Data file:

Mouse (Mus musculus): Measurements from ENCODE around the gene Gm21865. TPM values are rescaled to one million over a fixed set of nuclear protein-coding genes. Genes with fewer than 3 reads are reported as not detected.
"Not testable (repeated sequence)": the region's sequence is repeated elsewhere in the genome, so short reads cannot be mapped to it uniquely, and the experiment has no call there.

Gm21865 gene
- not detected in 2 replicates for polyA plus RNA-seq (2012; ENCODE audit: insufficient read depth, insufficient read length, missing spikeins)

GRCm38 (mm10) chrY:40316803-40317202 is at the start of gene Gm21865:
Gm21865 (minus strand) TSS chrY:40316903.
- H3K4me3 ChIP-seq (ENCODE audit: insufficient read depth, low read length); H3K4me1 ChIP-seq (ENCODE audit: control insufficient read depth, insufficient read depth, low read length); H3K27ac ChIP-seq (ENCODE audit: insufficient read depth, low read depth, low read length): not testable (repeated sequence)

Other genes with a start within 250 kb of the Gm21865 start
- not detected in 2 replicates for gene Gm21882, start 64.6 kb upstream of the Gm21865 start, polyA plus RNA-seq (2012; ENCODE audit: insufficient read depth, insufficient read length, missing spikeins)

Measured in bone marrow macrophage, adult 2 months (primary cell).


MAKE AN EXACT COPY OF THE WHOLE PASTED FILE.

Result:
Mouse (Mus musculus): Measurements from ENCODE around the gene Gm21865. TPM values are rescaled to one million over a fixed set of nuclear protein-coding genes. Genes with fewer than 3 reads are reported as not detected.
"Not testable (repeated sequence)": the region's sequence is repeated elsewhere in the genome, so short reads cannot be mapped to it uniquely, and the experiment has no call there.

Gm21865 gene
- not detected in 2 replicates for polyA plus RNA-seq (2012; ENCODE audit: insufficient read depth, insufficient read length, missing spikeins)

GRCm38 (mm10) chrY:40316803-40317202 is at the start of gene Gm21865:
Gm21865 (minus strand) TSS chrY:40316903.
- H3K4me3 ChIP-seq (ENCODE audit: insufficient read depth, low read length); H3K4me1 ChIP-seq (ENCODE audit: control insufficient read depth, insufficient read depth, low read length); H3K27ac ChIP-seq (ENCODE audit: insufficient read depth, low read depth, low read length): not testable (repeated sequence)

Other genes with a start within 250 kb of the Gm21865 start
- not detected in 2 replicates for gene Gm21882, start 64.6 kb upstream of the Gm21865 start, polyA plus RNA-seq (2012; ENCODE audit: insufficient read depth, insufficient read length, missing spikeins)

Measured in bone marrow macrophage, adult 2 months (primary cell).